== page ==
In this article we aim to lay out some sound farmland investment advice for those considering adding agricultural land to their investment portfolio. With many different areas on the table currently, from the Ukraine to Australia and the UK, and many different investment strategies from purchase & leaseback to revenue share, it is vitally important for the investor to understand the different risks involved with each strategy, and be comfortable that the investment that they choose fits neatly with their requirements.
Farmland Investment Strategies
When giving farmland investment advice to clients, it is important for me that they understand that there are a number of different strategies to take advantage of the value and income that a well placed farmland investment can add to a portfolio. Firstly, one must consider the location of the land itself, internationally speaking. My advice for clients remain consistent in this area; there are areas of opportunity all over the world from Sub-Saharan Africa, through the Americas, Australasia, and Europe, and the first piece of farmland investment advice: invest only in countries in which you have a good understanding Invest in Ukraine of the legal and political framework under which you will be buying. If you speak Ukrainian, invest in the Ukraine, if you speak only English, buy only in the UK, Australia, or the Americas. This very simple rule will protect you and your assets from making serious and costly mistakes and is an excellent piece of advice to start narrowing down your farmland investment criteria.
Secondly, either gain a basic understanding of how agriculture works in your chosen country, or partner with an experienced Advisor who will earn every penny of their fee by guiding you through the process ensuring you do not invest in something with little or no value. For example, many investors are considering an investment into Australian farmland, and if this is the case it is important to understand that farms in Australia are much larger than those in Europe and average perhaps 2,000 hectares. These farms are rain-fed and yields will vary across the whole of the land, and whilst yields are much lower than in the UK for example, the land is very well priced when considered from the point of view of the investor, giving total yields of around 15%. Farms in Australia generally have croppable land in excess of 80% of land area with many properties being above 95% of total land area. Generally speaking, despite a lower yield per hectare, Australian farms actually have a higher percentage of productive land than do most farms in the UK or western Europe. Australian farmland is transacted on the basis that any non-arable land is useless and does not have a value, it is therefore not included in the sale price, This ensures that all land actually paid for is productive land.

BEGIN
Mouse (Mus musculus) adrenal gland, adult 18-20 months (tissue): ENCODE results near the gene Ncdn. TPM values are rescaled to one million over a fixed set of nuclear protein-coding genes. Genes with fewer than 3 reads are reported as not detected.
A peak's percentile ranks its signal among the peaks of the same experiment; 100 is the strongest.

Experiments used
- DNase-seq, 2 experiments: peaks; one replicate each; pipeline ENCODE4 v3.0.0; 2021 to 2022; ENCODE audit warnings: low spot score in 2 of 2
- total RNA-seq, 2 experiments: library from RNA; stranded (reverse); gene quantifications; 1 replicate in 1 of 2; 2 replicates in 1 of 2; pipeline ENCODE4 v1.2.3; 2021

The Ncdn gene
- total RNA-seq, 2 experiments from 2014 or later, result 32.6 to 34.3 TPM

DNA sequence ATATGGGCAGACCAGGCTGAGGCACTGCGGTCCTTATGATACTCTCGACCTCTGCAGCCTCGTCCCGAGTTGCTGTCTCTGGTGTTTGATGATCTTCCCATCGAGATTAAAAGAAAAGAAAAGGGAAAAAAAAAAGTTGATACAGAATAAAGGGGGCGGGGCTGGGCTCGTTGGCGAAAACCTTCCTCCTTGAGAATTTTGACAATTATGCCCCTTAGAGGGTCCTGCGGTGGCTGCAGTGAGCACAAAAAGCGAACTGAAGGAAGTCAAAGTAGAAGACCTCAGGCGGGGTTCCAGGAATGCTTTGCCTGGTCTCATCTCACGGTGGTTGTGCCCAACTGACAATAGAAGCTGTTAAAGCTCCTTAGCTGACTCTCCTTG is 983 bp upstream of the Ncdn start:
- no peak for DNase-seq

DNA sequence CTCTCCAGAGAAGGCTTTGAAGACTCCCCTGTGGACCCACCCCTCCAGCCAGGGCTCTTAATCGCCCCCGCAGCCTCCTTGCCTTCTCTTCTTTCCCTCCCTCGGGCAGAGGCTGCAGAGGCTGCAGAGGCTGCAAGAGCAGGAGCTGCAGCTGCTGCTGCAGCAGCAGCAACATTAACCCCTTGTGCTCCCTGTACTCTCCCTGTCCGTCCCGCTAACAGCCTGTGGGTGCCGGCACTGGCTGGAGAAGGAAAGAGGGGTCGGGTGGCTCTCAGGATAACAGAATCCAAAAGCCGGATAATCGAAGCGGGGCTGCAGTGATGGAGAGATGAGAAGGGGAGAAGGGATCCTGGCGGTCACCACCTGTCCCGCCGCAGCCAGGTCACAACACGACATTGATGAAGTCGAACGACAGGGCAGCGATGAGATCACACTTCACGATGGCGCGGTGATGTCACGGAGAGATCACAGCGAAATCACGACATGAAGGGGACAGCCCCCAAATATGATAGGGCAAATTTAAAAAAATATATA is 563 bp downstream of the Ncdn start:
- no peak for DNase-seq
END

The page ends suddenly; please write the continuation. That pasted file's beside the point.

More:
The next piece of farmland investment advice I would normally bestow upon a new client is very simple indeed; ensure that you receive value for money, do not part with capital until you have a regulated valuation for the land that you are buying. Making sure this is in place ensures that a qualified and suitable person has already performed the required due diligence to measure the true value of the land. Do not simply buy land at a price set buy the vendor, buy land at a price set by a regulated Chartered Surveyor, keeping to this simple piece of farmland investment advice will ensure that you always receive value for money.
The final piece advice that I will advocate in this article is to make you aware of the various strategies to consider. The options available to the investor range from leasing the land to a commercial farmer, capturing income in the form of quarterly rent, taking income from the production of crops, or a halfway house between the two taking a revenue share plus a top-up rental payment. In my opinion most investors are considering farmland investment due to the fact that they require a low-risk, income producing asset that is likely to grow in value quicker than inflation, this being the case, I would always choose the lowest risk option, that being leasing the land to a commercial farmer for a rental payment. Whilst this does mean that the owner will not benefit from peaks in commodity prices, it also means that if prices fall, or the farmer is incompetent and fail to pay rent, then they can be evicted and a new farmer installed. Also, farming occupancy rates in the UK run close to 100% therefore it is unlikely that the investor will suffer a break in income.